Jill Blake consistently writes wonderful, multi-faceted protagonists. They are always decent, honorable people with strong growth arcs based on fascinating moral dilemmas. These two protagonists are especially memorable. We are allowed to get to know both the heroine and hero equally through their alternating points of view.
One of my biggest pet peeves in romance novels is when an author offers readers the prime requirement of a romance novel, a hero with a ripped physique, without the hero visibly doing anything to earn his sixpack. Ditto for the heroine having a sleek figure. I love it that Dr. Blake’s protagonists are healthy and fit because they eat well and exercise.
The sex scenes in this novel are sensuous, but never crude. They are romantic and tender and they aren’t just thrown in for their own sake. They contribute to the growth of the powerful connection between Lily and Wolf.
The setting of this book is Santa Monica, California, an area Dr. Blake is very familiar with and has written about extensively in this and other romance novels. It is accurately and enjoyably described.
I have read this book three times already, and I will probably read it many times again. I love all of this author’s books, but this is a particular favorite. It is definitely a “keeper.”
Below are some additional thoughts I have on the “ripped from the headlines” topic of physician burnout included in this outstanding romance novel:
Lily reminds Wolf, who knows this and doesn’t care, that doctors-in-training are supposedly protected by mandates from the Accreditation Council for Graduate Medical Education (ACGME). Their rules, which must be followed if hospitals hope to achieve and maintain accreditation, state that hospitals cannot force trainee-doctors to work more than 80 hours per week, which is already double time. However, in blatant rejection of these vital rules, hospitals routinely force trainee-doctors to work up to 100-120 hours per week. These doctors are also not supposed to be on duty more than 28 hours in a row, which is in itself destructively excessive, but many are required to be on duty, with no sleep, for up to two days straight. Sleep deprivation causes poor reaction time, cloudy thinking and can lead to chronic muscle pain. As a result, far too many trainee-doctors live off a terrible diet of coffee, junk food from vending machines, and fistfuls of Tylenol and Ibuprofen for pain from headaches, neck and back aches.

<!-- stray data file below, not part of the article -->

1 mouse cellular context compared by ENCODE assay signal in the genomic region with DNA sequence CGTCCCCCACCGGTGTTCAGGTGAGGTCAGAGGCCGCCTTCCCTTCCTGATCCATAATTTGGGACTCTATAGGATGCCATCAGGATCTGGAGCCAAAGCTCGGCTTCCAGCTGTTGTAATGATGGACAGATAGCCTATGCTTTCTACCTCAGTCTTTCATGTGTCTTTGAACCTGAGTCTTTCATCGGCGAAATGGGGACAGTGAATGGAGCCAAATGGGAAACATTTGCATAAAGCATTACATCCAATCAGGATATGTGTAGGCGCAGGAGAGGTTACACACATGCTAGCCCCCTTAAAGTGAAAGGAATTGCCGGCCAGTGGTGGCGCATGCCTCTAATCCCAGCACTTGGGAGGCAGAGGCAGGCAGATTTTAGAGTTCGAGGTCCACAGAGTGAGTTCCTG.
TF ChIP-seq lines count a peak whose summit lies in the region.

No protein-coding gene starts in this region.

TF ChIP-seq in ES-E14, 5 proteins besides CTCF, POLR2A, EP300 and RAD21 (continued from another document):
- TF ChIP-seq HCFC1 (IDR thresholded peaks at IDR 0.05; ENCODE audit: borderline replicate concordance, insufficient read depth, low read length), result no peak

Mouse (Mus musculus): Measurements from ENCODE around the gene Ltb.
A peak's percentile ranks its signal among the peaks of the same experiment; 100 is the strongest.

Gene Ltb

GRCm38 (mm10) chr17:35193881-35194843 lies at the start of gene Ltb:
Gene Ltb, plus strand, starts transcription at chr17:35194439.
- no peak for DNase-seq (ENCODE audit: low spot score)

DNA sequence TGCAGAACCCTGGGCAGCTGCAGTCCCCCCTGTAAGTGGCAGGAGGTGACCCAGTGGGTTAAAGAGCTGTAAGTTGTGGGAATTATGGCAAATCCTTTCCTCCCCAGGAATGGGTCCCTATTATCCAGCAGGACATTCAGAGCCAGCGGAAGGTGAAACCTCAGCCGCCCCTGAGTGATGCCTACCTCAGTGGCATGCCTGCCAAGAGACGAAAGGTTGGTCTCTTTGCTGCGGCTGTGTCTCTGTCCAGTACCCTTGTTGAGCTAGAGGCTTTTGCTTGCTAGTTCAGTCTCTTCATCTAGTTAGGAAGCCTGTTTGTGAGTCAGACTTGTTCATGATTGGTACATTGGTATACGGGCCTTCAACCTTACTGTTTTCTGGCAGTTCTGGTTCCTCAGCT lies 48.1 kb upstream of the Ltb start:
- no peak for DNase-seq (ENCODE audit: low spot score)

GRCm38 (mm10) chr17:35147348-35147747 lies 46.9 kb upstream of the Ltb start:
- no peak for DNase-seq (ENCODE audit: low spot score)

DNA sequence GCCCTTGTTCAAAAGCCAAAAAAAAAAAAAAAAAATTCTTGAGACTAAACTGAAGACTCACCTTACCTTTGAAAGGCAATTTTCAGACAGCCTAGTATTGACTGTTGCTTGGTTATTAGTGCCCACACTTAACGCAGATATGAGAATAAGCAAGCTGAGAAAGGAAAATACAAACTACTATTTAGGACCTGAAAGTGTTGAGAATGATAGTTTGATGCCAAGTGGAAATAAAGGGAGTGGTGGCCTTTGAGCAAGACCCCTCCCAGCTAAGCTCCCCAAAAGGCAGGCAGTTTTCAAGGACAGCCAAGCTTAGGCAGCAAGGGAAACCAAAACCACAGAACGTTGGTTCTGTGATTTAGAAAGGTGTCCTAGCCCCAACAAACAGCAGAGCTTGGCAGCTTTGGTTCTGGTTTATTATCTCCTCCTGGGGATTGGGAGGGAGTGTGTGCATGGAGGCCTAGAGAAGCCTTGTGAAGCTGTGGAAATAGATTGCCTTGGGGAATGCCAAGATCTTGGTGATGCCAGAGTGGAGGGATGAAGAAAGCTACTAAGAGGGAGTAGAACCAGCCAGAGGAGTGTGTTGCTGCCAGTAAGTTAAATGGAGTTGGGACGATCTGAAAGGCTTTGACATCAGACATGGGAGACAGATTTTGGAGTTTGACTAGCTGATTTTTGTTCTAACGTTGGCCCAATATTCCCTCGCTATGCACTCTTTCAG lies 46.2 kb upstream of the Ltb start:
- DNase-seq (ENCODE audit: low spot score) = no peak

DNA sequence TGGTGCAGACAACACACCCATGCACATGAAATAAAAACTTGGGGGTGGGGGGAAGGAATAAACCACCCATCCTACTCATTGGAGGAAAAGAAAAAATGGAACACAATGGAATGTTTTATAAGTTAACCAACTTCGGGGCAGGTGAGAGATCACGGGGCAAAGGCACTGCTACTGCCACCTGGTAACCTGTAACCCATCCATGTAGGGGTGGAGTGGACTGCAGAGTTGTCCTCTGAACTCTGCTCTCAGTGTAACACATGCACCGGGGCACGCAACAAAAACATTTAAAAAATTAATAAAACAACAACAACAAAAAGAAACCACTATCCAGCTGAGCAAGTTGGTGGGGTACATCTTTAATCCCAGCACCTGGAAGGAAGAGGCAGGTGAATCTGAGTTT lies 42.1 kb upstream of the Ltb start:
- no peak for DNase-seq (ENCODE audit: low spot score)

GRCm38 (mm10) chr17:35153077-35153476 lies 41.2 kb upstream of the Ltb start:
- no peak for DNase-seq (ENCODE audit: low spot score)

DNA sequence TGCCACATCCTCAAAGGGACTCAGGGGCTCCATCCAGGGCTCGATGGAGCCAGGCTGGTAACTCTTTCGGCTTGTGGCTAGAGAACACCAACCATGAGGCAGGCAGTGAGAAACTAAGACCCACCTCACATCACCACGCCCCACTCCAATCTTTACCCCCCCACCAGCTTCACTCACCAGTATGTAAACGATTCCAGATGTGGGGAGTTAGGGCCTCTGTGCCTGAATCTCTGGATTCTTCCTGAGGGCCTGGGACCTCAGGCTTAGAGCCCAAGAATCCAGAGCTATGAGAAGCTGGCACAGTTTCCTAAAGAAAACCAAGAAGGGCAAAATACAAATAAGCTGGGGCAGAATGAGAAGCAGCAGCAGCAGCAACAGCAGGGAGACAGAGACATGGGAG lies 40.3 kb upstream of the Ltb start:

Trainee-doctors are also routinely forced to lie about these hospital, workplace violations to inspectors from the Joint Commission, a nonprofit organization that accredits more than 21,000 US health care organizations and programs. These generations-long, institutionalized abuses of trainee-doctors have continued unabated primarily due to a profit motive. Trainee-doctors are paid a very low salary (in a hospital, doing the same work, the average salary of a resident specializing in internal medicine in 2017 was $57,200, compared with the average pay of $247,319 for licensed medical doctors who have completed training in internal medicine). Salaried professionals, unlike hourly workers, are NOT paid overtime for hours worked beyond 40 hours/week. Thus, a resident working 120 hours per week makes about 1/5th of the salary of a regular doctor at the same hospital while working four times as many hours. In short, the hospital would have to pay four regular doctors approximately $1 million for the same work it pays a trainee-doctor a measly $57,200 for!
To enforce this corrupt system, the prevailing mentality that abusive hospitals force upon trainee-doctors is, “Take it until you die.” And hundreds do every year, due to clinical depression leading to suicide. These deaths are callously viewed as necessary collaterol damage in a constant effort to maintain a steady flow of cheap labor. Any trainee-doctors who dare to admit to being depressed, a depression that is almost entirely “situational depression” (depression directly caused by the horrible working conditions they are subjected to), are threatened with being reported to the state medical licensing board and potentially losing their license.
On top of the danger for the doctors themselves, sleep-deprived, unhealthy and depressed doctors are more prone to making mistakes which can lead patient injury and death. Johns Hopkins patient safety experts have calculated that, in the USA, more than 250,000 deaths per year occur due to medical error.
I rate this book as follows:
Romance Plot: 5
Physician Burnout Subplots: 5